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Apr 22, 2008 09:51 AM

Le Creuset vs. other brands (split from Ontario board)

it's just enamel coated cast iron! You can get the same quality for far far less money. I just picked up a Mario Batalli 6 qt. dutch oven for $65 at Costco. Go to Honest Ed's and you can get the same (though not quite as heavy) for about $35. But if you have $300 to spend on a pot, go for it

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  1. Huge quality differences, Finnegan, between French-made and Chinese-made enameled cast-iron. Lagostina just replaced their superb French-made ColorCast line(dead ringers for Staub) with execrable quality Chinese schlock at nearly the same price.The cheap stuff chips and just isn't in the same league for fit-n-finish either. You gets what you pay for--here as elsewhere.Costco once carried Staub and Creuset sets in some GTA warehouses--too bad they chose a down-market line.

    6 Replies
    1. re: Kagemusha

      And Le Creuset will quite literally last a lifetime. My soon-to-be-80-year-old mother is still using a Le Creuset roasting pan that she brought back from France before I was born, and laments the day years ago that she got rid of the dutch oven, which had started to chip - not long ago she called the company and they said the chipped stuff is still safe to use. I have a few microscopic chips in a LeC my grandmother gave me when I got my first real apartment 20-odd years ago - I just scrub the rust out of the chips periodically and it's good to go. So, for anyone tempted to buy the cheap-made-in-china stuff, try ammortizing $300 over 50 years and then decide which is the better deal.

      1. re: ajane

        They will all chip, regardless of cost. Applying enamel to cast iron is not rocket science, and I suspect Batali has an organization set up to ensue quality. The price difference between Batali and LC is labor cost, color scheme, and marketing.

        1. re: jayt90

          So are Kias equal to BMWs based on that logic? LC and Staub are in a different league. Chinese-made enamled cast-iron is attractive for its low cost and high margins to resellers who profit from branding a cheap product. You still get what you pay for.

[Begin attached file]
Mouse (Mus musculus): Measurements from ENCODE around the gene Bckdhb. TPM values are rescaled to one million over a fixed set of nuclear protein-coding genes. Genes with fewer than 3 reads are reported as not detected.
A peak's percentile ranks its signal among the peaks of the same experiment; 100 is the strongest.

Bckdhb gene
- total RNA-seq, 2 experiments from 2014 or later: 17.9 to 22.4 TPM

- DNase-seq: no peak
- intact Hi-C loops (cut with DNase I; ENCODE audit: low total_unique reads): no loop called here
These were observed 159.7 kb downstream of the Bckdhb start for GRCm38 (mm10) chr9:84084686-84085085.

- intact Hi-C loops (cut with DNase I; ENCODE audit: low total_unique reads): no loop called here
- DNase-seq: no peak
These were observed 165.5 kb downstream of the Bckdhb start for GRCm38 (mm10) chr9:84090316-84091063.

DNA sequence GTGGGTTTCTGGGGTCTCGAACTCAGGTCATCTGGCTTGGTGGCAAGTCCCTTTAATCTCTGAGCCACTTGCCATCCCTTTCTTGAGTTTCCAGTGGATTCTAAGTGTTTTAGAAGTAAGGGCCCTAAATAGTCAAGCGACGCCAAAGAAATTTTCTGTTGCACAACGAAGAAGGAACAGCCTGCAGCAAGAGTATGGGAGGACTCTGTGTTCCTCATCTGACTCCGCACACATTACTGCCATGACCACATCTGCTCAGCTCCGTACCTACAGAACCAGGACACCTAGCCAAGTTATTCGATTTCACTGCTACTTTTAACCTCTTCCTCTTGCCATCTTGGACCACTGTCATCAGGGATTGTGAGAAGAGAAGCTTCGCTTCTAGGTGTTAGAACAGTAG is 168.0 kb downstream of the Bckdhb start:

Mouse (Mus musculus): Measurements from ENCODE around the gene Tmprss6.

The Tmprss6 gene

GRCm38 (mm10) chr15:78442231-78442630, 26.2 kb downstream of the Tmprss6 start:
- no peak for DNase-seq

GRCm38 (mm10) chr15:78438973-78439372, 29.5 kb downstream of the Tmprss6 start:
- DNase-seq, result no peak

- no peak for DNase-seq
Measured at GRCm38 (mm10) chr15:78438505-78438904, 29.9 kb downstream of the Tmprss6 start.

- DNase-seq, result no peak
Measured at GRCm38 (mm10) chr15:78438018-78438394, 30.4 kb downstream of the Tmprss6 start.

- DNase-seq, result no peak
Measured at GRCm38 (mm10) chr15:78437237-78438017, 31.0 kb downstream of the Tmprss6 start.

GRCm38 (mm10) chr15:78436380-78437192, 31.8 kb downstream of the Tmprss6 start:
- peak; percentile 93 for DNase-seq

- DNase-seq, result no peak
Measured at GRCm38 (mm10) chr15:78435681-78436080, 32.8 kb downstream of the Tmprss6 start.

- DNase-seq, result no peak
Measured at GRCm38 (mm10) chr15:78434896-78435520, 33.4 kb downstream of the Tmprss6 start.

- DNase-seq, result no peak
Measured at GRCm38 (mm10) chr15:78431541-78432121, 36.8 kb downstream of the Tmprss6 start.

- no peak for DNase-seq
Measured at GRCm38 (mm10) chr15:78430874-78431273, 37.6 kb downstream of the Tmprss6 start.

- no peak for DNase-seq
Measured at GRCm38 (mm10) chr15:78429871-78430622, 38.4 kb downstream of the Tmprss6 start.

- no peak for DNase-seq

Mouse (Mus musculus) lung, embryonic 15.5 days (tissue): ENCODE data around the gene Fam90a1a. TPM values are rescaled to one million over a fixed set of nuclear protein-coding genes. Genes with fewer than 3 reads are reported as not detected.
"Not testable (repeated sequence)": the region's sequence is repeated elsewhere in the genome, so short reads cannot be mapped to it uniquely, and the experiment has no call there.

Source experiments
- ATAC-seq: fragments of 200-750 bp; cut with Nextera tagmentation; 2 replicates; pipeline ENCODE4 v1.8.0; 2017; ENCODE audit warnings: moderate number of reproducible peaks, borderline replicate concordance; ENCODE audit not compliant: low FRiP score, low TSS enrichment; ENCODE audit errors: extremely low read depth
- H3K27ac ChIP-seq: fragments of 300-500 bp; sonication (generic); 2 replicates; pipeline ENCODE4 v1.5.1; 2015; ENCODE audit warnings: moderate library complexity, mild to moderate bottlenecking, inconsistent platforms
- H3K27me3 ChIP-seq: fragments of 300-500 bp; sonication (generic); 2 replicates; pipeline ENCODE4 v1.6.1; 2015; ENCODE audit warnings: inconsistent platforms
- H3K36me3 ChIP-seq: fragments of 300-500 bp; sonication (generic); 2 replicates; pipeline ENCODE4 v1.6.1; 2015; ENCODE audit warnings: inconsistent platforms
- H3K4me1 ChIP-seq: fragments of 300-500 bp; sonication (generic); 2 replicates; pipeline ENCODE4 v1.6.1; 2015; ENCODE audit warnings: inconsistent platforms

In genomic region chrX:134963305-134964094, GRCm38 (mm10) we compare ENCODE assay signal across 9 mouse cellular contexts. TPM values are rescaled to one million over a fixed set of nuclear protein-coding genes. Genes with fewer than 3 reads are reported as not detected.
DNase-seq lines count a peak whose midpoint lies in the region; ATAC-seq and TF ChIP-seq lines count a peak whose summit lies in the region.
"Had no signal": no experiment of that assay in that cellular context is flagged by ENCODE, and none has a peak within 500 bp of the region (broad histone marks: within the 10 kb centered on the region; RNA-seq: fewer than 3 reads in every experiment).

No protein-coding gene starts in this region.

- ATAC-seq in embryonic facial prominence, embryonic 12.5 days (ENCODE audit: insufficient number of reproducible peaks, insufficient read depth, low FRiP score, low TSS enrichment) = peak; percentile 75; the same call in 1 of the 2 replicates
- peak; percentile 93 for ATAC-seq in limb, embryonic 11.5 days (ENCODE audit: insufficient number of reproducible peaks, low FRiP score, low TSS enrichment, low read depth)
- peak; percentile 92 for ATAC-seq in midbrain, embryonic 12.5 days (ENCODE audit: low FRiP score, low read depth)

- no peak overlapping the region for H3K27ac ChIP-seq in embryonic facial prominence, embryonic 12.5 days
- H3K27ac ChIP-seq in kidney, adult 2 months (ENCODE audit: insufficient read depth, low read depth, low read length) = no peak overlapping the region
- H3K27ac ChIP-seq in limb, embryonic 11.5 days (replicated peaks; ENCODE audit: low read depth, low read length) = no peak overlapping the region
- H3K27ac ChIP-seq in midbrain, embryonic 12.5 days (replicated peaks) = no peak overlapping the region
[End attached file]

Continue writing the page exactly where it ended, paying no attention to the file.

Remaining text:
2. re: ajane

          Not only will it LAST a lifetime, it's guaranteed for a lifetime, and LC stands strongly behind their guarantee. They just replaced, free of charge, my 30+ year-old French oven because it was discolored on the inside. I didn't even ask for a replacement; I had only asked them what I could use to clean it up. They told me to pack up the old one (minus the cover), and send it back to them. A couple of weeks later I had the new one. Now THAT'S customer service!

          1. re: CindyJ

            I also had excellent customer service from LC a few weeks ago. I broke the lid to my brand-new pot as I was pulling it out of the shipping box. When I contacted LC about replacing the lid, they sent me a WHOLE NEW DISH--not just the lid--free of charge. I didn't even have to send them the old one!

            1. re: CindyJ

              Yes, LC customer service is excellent. I called them about a Cousances pot that had a broken handle - because it was dropped on the floor (LC sold Cousances through their outlets for a while after buying the company). They said to send it in - and back comes a brand-new LC. Not the same color, because they don't do black anymore, but that's hardly a concern.

        3. I would be cautious of chinese cast iron... lead is commonly used in Chinese products. There is no comparison to the le creuset products. I try to pick them up at home sense, I don't need a matching set color wise and they are set at really good prices!

          5 Replies
          1. re: phisherking

            Imported cookware is tested for lead by government agencies in Ottawa and in Washington; lead has not been an issue in enamelled cast iron cookware.
            I use no-name, LC, and Staub and they all produce the same results, and they are all fragile. You won't see them in restaurants. I really like the Staubs, but I managed to crack one. And the LC has severe chips on the inside. Frankly, traditional cast iron such as Lodge is heavier, stronger, chip-free, and works as well when seasoned.

            1. re: jayt90

              I got an LC dutch oven about 20 years ago as a wedding gift. It's still going strong ,but its no better or worse than my Mario Batalli and at third the price. Maybe if you want to hand your pots down to your children as a family heirloom you should by LC, otherwise with the money I saved I could buy a bottle of Dom and toast myself for being so smart

              1. re: Finnegan

                Or... spend 1/2 of what you would spend on the Batali and grab what is on clearance at Home Goods/Marshalls. I picked up a 7.5 or 8 quart (can't tell, the tag is missing and I haven't tried measuring it myself yet) Chantal Talavera line enameled cast iron dutch oven today for $29 on clearance.. the Outset line were $20 for the 6 quart size.

            2. re: phisherking

              A well seasoned Lodge cast iron Dutch Oven, Fry pan, will produce the same results w/o chipping and you get 9 piece set for $200.00

              1. re: thomasevan

                I agree.
                Skip the LC. Go with Lodge. I picked up a factory second at the factory store in Pigeon Forge, Tn. for $40. I got the casserole but the DO was the same price. A regular DO (Not second) is only $65. Buy it and have it shipped.



            3. I'd spend the $ on the Le Cruset. I got a Daniel Boulud one and it's already chipped. I have a REALLY old Le Cruset and it's flawless.